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The intentional rise of the portfolio landlord

09 Jun 2023

There may have been a perception that ‘accidental’ or more ‘unintentional’ landlords make up a high proportion of the landlords’ community, our data reveals the truth

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We can all appreciate how late Q3 and parts of Q4 2022 may have shaken confidence levels across the housing and mortgage markets. However, we - as an economy and as an industry - have now emerged from what was an uncertain period and subsequent tricky transition into a higher interest rate environment to find ourselves in a much calmer, more stable and confident lending landscape. And with tenant demand proving to be extremely strong and rental yields remaining high, despite the obvious implications attached to the rise in mortgage costs, the private rented sector remains in a resilient and robust state.

During this challenging period, borrowers have leaned heavily on the advice process and, continuing the trend of the past few years, the professional/portfolio landlord have risen to prominence as the appeal of the BTL market appears to have diminished for a proportion of ‘accidental’ or more ‘unintentional’ landlords.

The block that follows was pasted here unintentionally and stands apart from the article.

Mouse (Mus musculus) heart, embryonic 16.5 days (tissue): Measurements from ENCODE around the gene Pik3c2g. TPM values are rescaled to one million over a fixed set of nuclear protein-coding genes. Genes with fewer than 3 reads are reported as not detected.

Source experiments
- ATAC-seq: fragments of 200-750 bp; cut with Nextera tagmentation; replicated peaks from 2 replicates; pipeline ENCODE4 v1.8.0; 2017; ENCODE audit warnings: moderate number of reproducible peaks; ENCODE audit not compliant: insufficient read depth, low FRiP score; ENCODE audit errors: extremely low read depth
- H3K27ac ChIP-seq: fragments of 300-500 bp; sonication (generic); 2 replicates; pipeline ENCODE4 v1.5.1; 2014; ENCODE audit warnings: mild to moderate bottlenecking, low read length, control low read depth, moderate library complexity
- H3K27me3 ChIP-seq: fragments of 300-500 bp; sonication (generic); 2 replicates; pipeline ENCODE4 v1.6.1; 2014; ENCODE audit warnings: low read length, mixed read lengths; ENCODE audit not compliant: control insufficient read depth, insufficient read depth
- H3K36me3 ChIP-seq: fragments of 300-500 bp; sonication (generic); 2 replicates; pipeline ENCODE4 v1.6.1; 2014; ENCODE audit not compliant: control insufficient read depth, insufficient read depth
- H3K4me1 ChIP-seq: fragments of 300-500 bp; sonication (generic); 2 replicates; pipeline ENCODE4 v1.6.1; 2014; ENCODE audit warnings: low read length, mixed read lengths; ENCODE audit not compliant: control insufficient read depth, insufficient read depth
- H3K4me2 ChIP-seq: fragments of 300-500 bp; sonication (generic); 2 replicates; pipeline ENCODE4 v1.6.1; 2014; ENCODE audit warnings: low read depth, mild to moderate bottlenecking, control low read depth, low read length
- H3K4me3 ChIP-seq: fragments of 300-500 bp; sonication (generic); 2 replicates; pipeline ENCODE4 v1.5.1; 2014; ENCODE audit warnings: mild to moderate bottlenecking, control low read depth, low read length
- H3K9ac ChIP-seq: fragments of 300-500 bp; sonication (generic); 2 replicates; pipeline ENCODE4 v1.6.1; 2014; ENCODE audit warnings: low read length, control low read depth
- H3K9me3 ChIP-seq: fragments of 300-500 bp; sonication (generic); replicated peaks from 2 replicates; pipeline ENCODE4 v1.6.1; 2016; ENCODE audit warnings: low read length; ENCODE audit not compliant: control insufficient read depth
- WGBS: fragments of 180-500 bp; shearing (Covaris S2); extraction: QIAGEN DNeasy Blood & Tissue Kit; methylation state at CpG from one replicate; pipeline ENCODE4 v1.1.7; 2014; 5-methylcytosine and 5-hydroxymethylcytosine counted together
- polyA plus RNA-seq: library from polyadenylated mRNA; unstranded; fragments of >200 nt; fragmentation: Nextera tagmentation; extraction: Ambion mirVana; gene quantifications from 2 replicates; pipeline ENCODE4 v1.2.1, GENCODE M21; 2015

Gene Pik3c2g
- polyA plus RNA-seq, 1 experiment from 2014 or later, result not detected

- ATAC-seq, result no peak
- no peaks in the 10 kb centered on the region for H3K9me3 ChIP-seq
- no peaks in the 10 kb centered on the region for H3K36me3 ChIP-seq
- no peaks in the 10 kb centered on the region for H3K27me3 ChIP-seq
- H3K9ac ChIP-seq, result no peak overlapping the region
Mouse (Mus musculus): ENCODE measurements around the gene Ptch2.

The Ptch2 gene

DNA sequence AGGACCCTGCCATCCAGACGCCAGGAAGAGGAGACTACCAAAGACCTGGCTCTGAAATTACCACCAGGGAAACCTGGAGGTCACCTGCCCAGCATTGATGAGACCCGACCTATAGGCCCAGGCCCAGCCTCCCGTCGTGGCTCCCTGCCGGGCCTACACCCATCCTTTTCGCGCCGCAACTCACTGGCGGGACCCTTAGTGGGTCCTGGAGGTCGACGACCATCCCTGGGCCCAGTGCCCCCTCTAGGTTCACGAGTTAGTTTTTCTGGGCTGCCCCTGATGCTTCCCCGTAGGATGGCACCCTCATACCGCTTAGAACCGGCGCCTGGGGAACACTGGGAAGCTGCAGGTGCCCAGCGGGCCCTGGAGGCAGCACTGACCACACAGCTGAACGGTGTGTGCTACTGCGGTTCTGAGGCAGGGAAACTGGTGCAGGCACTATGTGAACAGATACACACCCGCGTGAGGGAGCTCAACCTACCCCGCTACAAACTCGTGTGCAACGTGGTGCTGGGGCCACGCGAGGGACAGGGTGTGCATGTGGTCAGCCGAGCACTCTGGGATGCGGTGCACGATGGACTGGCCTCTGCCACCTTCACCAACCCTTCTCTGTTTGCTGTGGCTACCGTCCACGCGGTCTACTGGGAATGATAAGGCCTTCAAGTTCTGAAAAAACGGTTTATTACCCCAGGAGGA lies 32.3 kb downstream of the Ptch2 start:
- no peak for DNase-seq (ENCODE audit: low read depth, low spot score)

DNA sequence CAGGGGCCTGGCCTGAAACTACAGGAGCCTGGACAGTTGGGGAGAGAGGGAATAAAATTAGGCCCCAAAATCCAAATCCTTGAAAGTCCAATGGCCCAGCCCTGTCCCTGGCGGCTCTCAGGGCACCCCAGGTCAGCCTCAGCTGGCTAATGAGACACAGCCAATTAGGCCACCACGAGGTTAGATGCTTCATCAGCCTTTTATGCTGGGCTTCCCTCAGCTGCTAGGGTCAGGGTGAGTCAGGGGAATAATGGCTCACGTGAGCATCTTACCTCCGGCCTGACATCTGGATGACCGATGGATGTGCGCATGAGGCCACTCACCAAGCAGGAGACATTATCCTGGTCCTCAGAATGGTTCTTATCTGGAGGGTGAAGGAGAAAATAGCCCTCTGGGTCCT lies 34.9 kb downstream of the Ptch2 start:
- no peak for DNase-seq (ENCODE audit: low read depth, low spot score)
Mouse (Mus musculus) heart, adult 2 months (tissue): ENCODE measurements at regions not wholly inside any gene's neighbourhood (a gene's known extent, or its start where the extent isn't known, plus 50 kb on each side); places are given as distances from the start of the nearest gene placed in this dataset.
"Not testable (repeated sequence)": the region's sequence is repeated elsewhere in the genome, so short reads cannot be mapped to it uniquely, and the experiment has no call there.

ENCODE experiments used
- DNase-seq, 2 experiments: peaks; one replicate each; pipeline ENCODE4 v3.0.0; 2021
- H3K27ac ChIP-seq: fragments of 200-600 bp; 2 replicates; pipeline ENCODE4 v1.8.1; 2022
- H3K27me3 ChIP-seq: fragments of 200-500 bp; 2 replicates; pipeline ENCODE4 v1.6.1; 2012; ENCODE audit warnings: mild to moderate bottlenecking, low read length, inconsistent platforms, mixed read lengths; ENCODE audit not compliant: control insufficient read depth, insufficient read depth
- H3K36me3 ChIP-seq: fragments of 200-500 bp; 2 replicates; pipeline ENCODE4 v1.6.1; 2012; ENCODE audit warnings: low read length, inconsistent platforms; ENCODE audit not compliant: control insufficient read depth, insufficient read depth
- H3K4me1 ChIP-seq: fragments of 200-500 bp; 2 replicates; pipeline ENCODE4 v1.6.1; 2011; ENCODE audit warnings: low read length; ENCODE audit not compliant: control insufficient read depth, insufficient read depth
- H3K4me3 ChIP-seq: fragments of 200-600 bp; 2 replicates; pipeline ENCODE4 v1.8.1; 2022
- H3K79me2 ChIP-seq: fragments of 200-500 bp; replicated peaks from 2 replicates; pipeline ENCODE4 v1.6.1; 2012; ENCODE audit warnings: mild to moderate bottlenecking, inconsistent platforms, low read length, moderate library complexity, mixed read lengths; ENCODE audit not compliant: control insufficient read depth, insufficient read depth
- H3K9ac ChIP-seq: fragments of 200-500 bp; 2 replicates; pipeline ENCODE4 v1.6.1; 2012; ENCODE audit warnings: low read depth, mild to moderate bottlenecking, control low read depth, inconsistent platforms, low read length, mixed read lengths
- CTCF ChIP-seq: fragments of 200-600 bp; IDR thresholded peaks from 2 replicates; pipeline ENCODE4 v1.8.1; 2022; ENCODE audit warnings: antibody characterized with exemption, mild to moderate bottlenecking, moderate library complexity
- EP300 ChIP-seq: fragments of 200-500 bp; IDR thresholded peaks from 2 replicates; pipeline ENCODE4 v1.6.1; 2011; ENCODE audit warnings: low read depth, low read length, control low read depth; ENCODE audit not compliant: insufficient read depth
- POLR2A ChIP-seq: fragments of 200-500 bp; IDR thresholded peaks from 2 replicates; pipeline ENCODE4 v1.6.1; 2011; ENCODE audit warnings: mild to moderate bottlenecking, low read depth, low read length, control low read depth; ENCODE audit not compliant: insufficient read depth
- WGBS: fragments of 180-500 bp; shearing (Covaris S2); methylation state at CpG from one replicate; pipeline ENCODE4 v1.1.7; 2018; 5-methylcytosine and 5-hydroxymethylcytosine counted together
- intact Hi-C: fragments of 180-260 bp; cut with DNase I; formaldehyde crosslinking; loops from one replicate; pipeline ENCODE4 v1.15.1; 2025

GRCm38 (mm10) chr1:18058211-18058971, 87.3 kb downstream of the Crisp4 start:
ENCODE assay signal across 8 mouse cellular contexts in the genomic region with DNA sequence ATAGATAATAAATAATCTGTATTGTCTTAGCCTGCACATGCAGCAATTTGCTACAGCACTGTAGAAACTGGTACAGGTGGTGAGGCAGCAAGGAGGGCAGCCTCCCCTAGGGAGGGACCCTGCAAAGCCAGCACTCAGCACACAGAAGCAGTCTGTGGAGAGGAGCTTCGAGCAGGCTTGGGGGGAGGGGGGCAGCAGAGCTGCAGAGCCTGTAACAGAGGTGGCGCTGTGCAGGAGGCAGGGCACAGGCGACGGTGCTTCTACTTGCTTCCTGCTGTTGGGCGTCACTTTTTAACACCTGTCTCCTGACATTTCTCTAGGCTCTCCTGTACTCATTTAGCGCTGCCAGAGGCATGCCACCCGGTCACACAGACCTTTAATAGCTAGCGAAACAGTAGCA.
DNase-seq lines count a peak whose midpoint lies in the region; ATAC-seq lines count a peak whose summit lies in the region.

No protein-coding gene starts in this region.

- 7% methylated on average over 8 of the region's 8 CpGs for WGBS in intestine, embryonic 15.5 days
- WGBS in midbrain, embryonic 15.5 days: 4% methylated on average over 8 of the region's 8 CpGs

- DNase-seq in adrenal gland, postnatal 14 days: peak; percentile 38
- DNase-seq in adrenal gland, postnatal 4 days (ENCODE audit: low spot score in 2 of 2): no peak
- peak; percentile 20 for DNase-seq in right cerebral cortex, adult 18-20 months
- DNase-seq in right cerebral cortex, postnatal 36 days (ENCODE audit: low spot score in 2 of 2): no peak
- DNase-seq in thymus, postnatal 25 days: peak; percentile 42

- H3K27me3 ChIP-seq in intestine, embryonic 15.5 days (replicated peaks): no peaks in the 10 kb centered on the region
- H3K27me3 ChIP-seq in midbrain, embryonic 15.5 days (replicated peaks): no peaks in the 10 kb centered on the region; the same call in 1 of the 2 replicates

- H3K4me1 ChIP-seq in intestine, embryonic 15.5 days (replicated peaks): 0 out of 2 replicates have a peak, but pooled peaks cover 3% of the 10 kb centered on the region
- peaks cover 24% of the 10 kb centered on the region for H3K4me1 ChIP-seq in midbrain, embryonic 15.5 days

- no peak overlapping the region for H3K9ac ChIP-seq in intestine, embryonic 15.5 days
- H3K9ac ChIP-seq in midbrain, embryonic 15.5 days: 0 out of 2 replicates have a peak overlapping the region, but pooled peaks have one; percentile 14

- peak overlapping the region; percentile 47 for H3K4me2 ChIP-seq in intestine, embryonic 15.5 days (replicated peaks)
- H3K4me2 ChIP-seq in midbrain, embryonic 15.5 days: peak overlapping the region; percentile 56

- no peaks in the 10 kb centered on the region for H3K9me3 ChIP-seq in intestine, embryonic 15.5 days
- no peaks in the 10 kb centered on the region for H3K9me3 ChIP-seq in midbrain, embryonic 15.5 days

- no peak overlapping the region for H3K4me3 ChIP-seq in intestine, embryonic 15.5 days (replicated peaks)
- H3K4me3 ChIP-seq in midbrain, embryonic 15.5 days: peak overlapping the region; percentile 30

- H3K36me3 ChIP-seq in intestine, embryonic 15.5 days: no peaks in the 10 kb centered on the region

There may have been a perception that ‘accidental’ or more ‘unintentional’ landlords make up a high proportion of the landlords’ community.

In times gone by, accidental’ or more ‘unintentional’ landlords did make up a high proportion of the landlords’ community but the BTL sector has evolved and this was evident in the latest Q1 2023 BVA BDRC Landlord Panel research – in conjunction with Foundation Home Loans – which showed that becoming a landlord was an ‘intentional’ decision for the majority (70%) who are still active in the market.

The proportion of ‘intentional’ landlords increases in line with portfolio size. Landlords with a single property continue to be most likely to describe themselves as an ‘accidental’ landlord at 32%. 

On average, landlords predict they will stay in the PRS for another 9 and a half years. Single property landlords are most likely to stay in the sector for 1 year or less (at 18%) versus landlords with larger portfolios. Compare that with portfolio landlords owning between 11-19 properties where the number is between six and 10 years, while 33% of those with more than 20 properties say they’ll be here for another 20 years at least. 

This data helps demonstrate how portfolio landlords are likely to remain the dominant force within the BTL sector for the foreseeable future, mainly due to their longer-term commitment to a sector which has served them well in the past. And, despite some additional financial pressure, continued stability and increased confidence is likely to carry on serving them well in the future.

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